I was actually going to get one of those kill-a-watt measuring devices to see if it would be worthwhile to install power strips on my microwave and see how much various chargers were drawing when not hooked up, or when hooked up but the device is fully charged. I have a theory they're sucking power, and I could just leave the strip on for an hour a day when everything's plugged in.

    But I discovered those things were like 100 dollars. I thought they'd be more along the lines of the cost of multimeters, which are like 10 bucks for cheap ones.

    Hey, Obama, hear that? How about a rebate for those things for those of us trying to save energy? Or, I hear in a few places, you can apparently borrow them from the public library. How about federal grants for that?

  • by Mr. DOS ( 1276020 ) on Sunday February 08, 2009 @02:16PM (#26773987)

    Wow, where are you trying to buy them from? I can get the lower-capacity one for $20, and a higher-capacity one for $40 (sorry, I can't remember the specs) - and I'm in Canada. (For those who don't know, electronic gadgets are generally at least 10% more expensive up here in my experience).

    Here you go, ThinkGeek [] has them for $25. Mind you, those only have one plug on them - you can plug a power strip into them, but you'd have to make sure you don't overload it.

          --- Mr. DOS

  • by Anonymous Coward on Monday February 09, 2009 @08:36AM (#26781881)

    You shouldn't be flipping a DVR on and off. Not only is that harmful, as DVRs are computers with filesystems and whatnot that can lose integrity, but it defeats the purpose of having a DVR. (And many of them can't be shut down correctly in any easy manner.)

    It's your TV that really needs to be on a power switch, along with possibly your amp.

    Agreed, cutting power to a DVR is not a good thing.

    But I am afraid to put my TV on a wall switch, or anything else that can cut the power to it.

    I have a 52" DiLA television, which runs on a very hot mercury bulb. When I turn off my TV, a fan runs for 5 minutes or so to cool the bulb down and keep it from melting the innards of the TV set.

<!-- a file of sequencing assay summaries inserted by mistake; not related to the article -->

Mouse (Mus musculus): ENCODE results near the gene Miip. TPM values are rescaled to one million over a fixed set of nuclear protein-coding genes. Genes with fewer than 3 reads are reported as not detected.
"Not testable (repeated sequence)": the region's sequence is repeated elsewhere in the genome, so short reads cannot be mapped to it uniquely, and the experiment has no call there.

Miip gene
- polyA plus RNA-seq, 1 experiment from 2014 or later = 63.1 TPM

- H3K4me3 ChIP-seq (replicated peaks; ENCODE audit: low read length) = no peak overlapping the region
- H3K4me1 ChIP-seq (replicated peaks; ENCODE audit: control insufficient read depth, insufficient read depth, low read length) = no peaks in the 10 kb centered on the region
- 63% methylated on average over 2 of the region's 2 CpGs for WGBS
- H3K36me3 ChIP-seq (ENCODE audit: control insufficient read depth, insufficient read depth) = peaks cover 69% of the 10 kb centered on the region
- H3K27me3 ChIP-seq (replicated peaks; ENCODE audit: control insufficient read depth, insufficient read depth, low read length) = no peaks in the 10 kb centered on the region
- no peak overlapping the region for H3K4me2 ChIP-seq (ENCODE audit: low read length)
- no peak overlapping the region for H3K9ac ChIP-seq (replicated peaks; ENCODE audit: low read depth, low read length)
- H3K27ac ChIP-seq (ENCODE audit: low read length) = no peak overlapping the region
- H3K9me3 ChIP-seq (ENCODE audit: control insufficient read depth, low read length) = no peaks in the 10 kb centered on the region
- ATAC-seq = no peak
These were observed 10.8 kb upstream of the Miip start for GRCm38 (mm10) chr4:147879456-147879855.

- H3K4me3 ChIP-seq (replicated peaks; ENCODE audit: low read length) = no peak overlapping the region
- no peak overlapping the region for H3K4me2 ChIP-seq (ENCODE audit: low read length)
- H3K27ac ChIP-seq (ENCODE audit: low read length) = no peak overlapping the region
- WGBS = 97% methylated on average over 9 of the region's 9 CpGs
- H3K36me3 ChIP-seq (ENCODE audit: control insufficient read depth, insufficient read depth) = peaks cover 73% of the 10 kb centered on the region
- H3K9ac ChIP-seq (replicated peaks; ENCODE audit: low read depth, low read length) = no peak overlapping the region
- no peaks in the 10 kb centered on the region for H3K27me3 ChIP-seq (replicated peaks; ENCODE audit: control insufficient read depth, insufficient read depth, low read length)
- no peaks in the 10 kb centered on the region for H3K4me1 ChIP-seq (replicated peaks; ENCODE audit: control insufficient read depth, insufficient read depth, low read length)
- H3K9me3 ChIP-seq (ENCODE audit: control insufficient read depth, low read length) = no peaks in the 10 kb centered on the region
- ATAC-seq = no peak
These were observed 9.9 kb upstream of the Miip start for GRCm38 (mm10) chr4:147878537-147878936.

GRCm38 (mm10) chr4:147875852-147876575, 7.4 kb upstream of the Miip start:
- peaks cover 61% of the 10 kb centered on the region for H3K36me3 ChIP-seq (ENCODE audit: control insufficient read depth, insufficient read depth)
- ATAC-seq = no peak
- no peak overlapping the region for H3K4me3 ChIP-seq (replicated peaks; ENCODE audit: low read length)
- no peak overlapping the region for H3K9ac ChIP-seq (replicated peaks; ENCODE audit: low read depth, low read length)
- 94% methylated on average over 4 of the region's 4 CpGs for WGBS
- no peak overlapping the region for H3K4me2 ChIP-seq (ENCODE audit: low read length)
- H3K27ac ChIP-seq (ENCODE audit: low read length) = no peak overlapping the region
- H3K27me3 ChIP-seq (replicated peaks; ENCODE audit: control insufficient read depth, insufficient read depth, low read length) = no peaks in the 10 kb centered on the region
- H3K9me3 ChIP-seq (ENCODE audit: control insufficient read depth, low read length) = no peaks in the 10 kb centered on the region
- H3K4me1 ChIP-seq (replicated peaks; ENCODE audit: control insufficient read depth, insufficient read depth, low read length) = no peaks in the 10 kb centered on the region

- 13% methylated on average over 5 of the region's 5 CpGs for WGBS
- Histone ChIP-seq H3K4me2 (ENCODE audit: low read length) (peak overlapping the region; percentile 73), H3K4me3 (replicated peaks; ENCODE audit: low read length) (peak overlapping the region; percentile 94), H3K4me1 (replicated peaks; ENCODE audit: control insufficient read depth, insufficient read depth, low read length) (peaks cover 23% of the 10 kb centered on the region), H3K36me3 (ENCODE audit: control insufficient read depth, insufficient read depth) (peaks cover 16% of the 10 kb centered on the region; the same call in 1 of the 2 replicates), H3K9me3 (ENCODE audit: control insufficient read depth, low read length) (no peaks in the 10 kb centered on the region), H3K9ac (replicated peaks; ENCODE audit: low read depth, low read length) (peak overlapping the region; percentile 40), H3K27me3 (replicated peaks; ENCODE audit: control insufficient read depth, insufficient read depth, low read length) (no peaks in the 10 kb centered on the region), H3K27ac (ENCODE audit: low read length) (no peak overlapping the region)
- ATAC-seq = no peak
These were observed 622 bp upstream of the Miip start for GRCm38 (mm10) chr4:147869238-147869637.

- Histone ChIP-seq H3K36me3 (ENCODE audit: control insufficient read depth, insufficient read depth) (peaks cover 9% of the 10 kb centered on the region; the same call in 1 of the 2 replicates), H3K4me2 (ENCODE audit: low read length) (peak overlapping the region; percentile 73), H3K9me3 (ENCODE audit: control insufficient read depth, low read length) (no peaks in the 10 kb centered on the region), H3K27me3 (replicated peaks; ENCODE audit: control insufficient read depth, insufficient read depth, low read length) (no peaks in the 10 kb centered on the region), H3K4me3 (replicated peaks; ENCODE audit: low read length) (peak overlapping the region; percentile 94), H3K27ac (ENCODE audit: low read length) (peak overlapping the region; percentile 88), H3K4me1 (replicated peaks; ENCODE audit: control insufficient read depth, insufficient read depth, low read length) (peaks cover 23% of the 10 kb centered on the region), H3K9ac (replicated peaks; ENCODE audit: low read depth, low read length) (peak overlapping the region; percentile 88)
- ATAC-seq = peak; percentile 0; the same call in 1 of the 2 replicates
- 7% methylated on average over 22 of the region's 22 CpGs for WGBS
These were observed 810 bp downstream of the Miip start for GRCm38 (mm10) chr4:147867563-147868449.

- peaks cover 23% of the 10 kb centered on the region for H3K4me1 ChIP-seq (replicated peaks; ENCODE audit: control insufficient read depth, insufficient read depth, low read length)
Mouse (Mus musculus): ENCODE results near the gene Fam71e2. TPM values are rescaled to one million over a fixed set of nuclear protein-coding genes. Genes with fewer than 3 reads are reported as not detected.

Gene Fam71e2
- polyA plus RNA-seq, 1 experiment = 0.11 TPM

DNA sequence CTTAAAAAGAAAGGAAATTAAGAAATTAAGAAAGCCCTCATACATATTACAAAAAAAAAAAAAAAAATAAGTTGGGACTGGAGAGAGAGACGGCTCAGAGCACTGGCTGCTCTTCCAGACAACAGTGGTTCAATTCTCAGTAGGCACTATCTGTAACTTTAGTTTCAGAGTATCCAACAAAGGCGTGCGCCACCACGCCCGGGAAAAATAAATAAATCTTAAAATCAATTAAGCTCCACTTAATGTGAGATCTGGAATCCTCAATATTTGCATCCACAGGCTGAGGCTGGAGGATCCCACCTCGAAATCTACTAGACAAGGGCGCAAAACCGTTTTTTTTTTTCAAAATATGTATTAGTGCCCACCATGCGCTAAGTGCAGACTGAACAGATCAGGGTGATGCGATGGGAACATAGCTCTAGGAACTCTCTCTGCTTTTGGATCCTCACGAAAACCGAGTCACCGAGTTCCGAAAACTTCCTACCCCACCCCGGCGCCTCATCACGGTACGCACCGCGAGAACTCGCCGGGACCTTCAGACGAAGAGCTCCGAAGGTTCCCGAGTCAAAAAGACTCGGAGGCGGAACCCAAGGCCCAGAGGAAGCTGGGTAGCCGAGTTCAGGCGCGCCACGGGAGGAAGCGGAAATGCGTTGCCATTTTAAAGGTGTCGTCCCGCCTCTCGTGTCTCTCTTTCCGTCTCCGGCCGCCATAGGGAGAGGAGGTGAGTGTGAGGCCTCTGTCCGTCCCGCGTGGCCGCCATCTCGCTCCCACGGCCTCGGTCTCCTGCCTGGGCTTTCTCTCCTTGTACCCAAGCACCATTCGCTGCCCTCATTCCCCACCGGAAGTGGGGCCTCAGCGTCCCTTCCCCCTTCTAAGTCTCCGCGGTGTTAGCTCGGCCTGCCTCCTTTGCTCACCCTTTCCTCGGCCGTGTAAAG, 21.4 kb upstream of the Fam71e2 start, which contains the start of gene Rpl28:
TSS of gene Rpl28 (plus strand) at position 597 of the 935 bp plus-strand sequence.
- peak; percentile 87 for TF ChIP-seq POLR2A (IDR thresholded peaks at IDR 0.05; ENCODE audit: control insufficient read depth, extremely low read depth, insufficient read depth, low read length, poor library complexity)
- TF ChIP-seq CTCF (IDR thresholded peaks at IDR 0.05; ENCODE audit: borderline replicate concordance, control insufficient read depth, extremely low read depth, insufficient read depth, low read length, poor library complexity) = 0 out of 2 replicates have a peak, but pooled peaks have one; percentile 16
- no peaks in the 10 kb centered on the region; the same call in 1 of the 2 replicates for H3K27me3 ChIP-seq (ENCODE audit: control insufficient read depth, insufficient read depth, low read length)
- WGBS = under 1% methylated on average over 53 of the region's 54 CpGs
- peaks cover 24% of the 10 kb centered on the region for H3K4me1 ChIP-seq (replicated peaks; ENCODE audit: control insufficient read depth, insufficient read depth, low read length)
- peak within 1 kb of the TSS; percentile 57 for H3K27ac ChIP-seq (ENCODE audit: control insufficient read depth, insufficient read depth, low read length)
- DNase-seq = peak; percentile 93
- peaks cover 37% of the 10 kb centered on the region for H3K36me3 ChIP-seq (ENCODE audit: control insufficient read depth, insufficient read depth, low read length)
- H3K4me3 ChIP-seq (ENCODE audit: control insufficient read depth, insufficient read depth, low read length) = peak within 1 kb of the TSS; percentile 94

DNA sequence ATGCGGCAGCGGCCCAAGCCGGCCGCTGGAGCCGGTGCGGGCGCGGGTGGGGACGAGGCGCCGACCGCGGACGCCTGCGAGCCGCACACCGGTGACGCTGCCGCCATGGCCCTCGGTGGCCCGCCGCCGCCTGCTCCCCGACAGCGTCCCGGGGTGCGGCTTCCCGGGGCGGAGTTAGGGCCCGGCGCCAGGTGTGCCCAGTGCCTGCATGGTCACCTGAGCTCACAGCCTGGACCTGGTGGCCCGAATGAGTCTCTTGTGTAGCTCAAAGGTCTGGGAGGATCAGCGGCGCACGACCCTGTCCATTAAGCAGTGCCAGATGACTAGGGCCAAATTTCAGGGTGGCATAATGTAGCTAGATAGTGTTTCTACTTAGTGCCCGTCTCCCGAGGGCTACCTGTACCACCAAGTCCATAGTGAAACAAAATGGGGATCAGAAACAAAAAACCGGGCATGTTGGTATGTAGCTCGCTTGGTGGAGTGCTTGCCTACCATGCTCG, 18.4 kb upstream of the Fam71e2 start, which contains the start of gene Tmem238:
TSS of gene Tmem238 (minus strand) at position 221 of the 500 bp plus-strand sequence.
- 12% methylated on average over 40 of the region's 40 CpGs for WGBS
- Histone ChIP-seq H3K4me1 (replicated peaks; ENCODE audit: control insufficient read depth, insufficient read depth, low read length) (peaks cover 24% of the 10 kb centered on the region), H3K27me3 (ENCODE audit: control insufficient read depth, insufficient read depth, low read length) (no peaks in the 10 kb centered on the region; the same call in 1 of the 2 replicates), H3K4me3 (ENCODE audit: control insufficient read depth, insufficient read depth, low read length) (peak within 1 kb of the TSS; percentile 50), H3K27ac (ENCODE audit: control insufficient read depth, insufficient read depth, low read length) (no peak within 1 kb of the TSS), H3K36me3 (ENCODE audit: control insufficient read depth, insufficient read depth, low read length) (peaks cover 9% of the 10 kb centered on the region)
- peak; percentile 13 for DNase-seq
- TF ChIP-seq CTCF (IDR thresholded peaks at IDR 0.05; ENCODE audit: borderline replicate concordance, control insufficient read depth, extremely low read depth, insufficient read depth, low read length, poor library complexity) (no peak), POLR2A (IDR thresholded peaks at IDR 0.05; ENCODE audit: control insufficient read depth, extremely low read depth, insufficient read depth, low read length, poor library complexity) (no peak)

If my power goes out suddenly, or a light switch accidentally gets gets turned off by the gandkids, the fan cannot cool the bulb down, and my $2500.00 TV goes dark for good, because the $200.00 mercury bulb just melted the innards.
    And if the innards do manage to survive, the bulb surely won't. How many times do I want to replace that $200.00 bulb ?

    So, my solution from the start was to put the TV on a Uninterruptable Power Supply. I am pretty dang sure that the UPS has saved this TV several times over the last 3 years during lightning storms and other power outages.
    I've also got the satellite receiver on the same UPS, for it's own protection.

    A great benefit of this is that it's handy when the power goes out, my TV / Sat box are still on.
    I can still see the weather radar on channel 13.
    And, if the power hasn't come back on in 5 or 10 minutes, I power down the Sat receiver and the TV the way they are supposed to be turned off, the fan in the TV keeps running until things cool off, and everything is good.

    As an aside, I haven't had to replace that bulb in the TV since I bought the set new, and I attribute that to the fact I have it on that UPS that keeps a steady supply of power to the set.
    I see in forums that others with this particular TV plugged into the wall outlets have had to replace their bulbs within 15 months, give or take a few months.

    Other than that, though, everything else in the house gets shut down and turned off.

Thus spake the master programmer: "Time for you to leave." -- Geoffrey James, "The Tao of Programming"